Workers’ Inquiry – or why do research anyway?
Whenever I explain what my own work involves – not always in the back of Ubers – I shorten it to say: “my work is researching work.” This is met with a range of responses: sometimes a lack of interest (an important reminder to researchers that while our topic may be the most important thing to us, other people may not care at all), feigning interest (“oh sounds interesting”), a joke about academia (the best involving some kind of comment about how that can be “real” work), or spark the start of a conversation about how work is changing. However, my work being about researching work is only one part of the story. Social research has the challenge of involving the researcher being a part of what they are trying to understand. There is no chemistry set of workers and capital that can be objectively experimented with. Instead, researchers interested in work have to make sense of their own work in relation to the work they are researching. This means understanding how their own paid work relies upon other people’s work – both the work that supports theirs, as well as that of their “subjects.” Research on work has the potential to be extractive, making a career out of writing about other people’s work. This is a point that will be returned to in later sections.
Work is not an equal relationship. At its core, the capitalist work relationship involves the buying and selling of people’s time. There is, of course, a whole range of unpaid work and labour that capital relies upon. However, just as capital could not function without unpaid work, paid work remains a key part of capitalism. This buying and selling of time involves a fundamental indeterminacy between the interests of the buyer and sellers (Marx, 1976). These different interests are also an issue of standpoint: either for those who have nothing else to sell but their own labour power or the owners of the means of production – between workers and capital (Tronti, 2019). Researching work means researching this relationship, one that involves social and material relations, along with a history of struggle and conflict. This also involves understanding shifts that have taken place, including, for example, the rise of digital labour (Casilli, 2017). This means research on work involves taking a side. If someone refuses to take a side (or you do not know which side you, or they, have taken) then it is more than likely supporting the status quo and capital.
Researchers can have a contradictory role in universities under capitalism. If they teach, their role is to train and then sort future workers – often at a high cost and debt for students. This may free up time for research or it might be funded by research councils or other bodies. In the former, there is more freedom to choose what to research, while the latter comes with both explicit shaping of what research will be funded, but both are subject to implicit, but strong, pressures about what to research. Research (particularly in the UK with Research Excellency Framework or REF) is subjected to anonymous peer-review (with all the problems associated with that) and often expected to generate impact (or: acceptable forms of value). The material pressures on early career academic means they may be closer in conditions to gig economy workers (although still quite far from) than previous generations of academics. This is certainly not the case for senior academics who increasingly take on direct managerial responsibilities. However, this is not to say that early career academics will take the workers side – they may see themselves as future professor/managers in the university and not publish research that would undermine that.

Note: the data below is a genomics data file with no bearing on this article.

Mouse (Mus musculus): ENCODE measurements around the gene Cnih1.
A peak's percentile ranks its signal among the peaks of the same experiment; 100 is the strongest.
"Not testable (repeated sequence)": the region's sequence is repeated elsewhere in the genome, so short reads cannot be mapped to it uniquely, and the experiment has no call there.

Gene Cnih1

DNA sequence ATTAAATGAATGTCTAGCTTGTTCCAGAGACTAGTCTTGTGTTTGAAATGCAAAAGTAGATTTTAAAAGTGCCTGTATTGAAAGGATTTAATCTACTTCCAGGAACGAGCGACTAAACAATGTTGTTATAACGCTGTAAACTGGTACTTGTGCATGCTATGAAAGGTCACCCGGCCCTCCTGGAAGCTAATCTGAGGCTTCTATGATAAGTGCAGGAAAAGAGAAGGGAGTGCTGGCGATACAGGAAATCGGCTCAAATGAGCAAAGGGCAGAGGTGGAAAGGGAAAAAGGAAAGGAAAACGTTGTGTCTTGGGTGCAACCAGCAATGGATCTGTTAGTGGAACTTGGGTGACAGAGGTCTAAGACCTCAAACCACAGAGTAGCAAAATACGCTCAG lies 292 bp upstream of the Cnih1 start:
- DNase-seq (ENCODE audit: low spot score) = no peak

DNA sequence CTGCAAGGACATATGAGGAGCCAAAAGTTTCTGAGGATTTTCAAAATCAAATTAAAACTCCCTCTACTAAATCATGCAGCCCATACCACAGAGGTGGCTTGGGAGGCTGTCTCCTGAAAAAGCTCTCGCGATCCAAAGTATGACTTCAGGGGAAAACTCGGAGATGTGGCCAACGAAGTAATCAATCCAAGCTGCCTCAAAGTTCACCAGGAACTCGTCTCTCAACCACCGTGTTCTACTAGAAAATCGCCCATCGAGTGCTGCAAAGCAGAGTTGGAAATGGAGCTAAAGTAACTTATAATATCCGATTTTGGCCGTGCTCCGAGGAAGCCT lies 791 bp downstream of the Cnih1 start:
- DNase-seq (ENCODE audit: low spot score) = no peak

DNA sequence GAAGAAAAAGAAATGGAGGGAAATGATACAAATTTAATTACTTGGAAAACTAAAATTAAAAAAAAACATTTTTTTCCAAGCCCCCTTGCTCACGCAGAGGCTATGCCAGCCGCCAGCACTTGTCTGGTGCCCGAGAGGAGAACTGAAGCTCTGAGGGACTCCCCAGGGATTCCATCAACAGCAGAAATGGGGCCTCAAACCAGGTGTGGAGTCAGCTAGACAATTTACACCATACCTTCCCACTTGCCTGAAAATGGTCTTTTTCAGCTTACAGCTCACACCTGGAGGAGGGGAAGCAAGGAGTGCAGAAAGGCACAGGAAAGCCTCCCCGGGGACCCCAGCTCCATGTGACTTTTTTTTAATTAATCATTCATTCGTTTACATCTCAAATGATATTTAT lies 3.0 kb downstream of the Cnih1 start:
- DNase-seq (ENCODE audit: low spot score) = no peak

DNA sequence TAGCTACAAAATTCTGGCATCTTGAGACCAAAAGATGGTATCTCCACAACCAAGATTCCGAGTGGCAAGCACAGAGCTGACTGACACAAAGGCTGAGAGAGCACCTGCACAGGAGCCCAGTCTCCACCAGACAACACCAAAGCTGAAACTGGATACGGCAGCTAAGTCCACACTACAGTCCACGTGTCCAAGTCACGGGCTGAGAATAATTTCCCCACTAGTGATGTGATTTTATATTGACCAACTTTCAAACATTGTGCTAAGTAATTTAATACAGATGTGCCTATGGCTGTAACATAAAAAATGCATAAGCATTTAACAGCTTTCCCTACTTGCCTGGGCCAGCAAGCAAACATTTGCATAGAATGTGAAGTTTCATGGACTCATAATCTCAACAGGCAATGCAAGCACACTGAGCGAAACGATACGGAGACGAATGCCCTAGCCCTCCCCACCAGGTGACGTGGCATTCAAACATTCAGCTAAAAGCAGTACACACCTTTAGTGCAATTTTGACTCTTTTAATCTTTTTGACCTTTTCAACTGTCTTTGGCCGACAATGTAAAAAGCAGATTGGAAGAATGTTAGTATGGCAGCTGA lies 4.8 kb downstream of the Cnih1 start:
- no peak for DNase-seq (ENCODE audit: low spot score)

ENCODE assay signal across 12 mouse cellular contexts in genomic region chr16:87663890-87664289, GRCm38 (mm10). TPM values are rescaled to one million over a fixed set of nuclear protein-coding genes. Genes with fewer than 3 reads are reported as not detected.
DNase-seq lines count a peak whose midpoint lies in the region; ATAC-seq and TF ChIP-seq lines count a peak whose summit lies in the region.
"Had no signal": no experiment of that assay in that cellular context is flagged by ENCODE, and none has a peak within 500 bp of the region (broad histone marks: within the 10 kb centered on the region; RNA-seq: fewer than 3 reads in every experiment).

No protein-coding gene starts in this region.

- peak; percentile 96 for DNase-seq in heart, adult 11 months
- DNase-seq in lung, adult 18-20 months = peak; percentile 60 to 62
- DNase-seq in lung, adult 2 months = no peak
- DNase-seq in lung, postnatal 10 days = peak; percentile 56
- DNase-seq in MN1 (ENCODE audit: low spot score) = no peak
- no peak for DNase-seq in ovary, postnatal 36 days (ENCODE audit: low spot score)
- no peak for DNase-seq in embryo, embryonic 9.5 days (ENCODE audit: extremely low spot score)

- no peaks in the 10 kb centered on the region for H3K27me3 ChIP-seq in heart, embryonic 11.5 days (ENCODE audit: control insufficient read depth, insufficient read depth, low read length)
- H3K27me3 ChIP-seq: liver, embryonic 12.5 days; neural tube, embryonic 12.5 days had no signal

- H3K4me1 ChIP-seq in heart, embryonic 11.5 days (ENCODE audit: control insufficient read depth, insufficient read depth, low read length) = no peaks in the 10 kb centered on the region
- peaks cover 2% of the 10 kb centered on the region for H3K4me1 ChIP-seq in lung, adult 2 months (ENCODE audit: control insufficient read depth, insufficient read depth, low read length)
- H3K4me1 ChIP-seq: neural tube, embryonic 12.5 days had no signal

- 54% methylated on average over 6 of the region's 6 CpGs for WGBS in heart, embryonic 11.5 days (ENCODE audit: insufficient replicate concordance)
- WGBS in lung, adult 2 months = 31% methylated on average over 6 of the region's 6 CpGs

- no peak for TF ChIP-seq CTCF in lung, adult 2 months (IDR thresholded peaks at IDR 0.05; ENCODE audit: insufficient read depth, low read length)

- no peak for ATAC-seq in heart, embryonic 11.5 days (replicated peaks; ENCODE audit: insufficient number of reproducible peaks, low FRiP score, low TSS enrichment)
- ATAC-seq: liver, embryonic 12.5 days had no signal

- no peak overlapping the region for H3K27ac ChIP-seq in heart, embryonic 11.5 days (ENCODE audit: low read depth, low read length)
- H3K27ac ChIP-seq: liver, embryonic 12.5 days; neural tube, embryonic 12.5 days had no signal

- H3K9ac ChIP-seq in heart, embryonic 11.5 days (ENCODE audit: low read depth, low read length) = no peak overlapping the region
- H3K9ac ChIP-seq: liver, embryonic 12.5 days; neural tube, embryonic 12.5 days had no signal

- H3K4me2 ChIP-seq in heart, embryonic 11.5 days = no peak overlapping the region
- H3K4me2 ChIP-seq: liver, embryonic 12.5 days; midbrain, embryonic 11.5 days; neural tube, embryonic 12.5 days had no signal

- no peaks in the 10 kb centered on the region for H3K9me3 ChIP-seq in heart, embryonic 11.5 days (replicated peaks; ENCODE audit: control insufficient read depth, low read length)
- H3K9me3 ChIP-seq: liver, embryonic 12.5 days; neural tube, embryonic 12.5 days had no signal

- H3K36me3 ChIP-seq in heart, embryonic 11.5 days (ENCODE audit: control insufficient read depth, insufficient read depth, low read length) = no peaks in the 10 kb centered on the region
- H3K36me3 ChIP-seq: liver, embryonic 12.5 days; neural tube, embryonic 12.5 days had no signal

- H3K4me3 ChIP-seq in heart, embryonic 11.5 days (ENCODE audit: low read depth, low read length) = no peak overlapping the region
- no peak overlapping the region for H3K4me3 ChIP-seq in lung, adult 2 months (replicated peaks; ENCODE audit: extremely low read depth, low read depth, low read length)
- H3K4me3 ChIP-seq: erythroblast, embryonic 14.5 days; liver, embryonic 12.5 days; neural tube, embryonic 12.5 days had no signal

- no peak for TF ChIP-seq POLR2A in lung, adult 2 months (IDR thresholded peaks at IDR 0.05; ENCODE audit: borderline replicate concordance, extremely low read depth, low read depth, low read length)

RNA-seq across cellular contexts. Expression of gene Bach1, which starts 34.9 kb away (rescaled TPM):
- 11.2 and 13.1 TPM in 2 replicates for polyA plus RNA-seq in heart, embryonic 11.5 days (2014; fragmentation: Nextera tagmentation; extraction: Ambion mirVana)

As I will argue throughout the chapter, I have attempted to take the side of workers throughout my research through the use of inquiry. The approach of workers’ inquiry has a long history (Haider and Mohandesi, 2013; Woodcock, 2014), although there are lengthy gaps in its use. While Marx originally proposed an inquiry in 1880, it was only seriously taken up again after the Second World War by the Johnson-Forest Tendency in the USA and Socialisme ou Barbarie in France (van der Linden, 1997). One of the most compelling examples is The American Worker(Romano and Stone, 1946). This piece, co-written with a factory worker, was part of the group ‘learning to seek out in the daily life of the workers in the factory the expression of their instinctive striving towards their liberation’ (Glaberman, 1947: 1). This was followed up by Indignant Heart: A Black Worker’s Journal (Denby 1989), detailing the life of a black worker moving from the south in the USA to work in car factories, as well as A Women’s Place (Brant and Santori, 1953) on the struggle over housework. As Haider and Mohandesi (2013) have argued, this went beyond Marx’s postal survey, opening up inquiry as a process to allow ‘workers to raise their own unique voice, express themselves in their own language.’ This is then later developed from the 1960s onwards in Italy, through a tradition that became known as Operaismo or Workerists. In these cases, the methods became part of the initial understanding of how work was changing, but also tied specifically to political organising. Gigi Roggero (2010: 4) has argued, ‘Alquati’ – one of the formative theorists of Workerism – ‘taught us that the problem is to grasp the truth, not to describe it. For the capacity to anticipate a tendency is not an intellectual artifice but the compass of the militant and the condition for the possibility of organization.’